An easement is a right to use another person's property for a specific use or purpose. Many times, easements are created to give individuals means of ingress and egress to their own properties; after all, in order to access their land, they may have to cross the property of other parties. An easement could give an individual the right to cross the neighbor's property for the purpose of getting to or off of his own land.
Easements may be express or implied. Whether an easement is express or implied can have some bearing on its transferability as well as the scope of its use. The following paragraphs of this post will discuss some of the differences between expressed and implied easements, but individuals with questions about their own easement issues should consult with Minnesota land use attorneys to find answers to their particular needs.
An express easement is one that is written down in some form or fashion. These types of easements are often deeded as transfers of real property rights or are inherited through a decedent's will or estate. A property owner may reserve rights to use a piece of property that she sells, and when she does so the easement she creates is one established by reservation.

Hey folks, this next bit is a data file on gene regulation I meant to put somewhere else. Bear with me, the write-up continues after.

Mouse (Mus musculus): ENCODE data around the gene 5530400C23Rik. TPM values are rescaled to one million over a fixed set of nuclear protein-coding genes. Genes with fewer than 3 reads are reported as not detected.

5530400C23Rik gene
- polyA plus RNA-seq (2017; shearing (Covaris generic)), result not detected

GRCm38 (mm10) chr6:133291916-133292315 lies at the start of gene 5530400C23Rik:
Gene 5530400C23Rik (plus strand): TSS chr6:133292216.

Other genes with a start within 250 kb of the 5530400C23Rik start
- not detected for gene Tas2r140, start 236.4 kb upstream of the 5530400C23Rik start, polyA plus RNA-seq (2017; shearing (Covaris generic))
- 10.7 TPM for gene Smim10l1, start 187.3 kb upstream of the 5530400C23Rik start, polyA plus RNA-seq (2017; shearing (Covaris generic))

An implied easement is one that is not written down. It is created by the circumstances of a particular configuration of land. Generally, for an implied easement to exist, there must be a need for it; if there is no need for an easement, there is no need for a property owner to give rights to access his land to others. There are other requirements for an individual to be granted an implied easement on another person's property, and those who believe that they have implied easements to use other people's land should speak with their real estate lawyers.
Easements are necessary in many real property situations to allow property owners to use and enjoy their land. However, confusion about easements can lead to their misuse and disputes can arise as a result.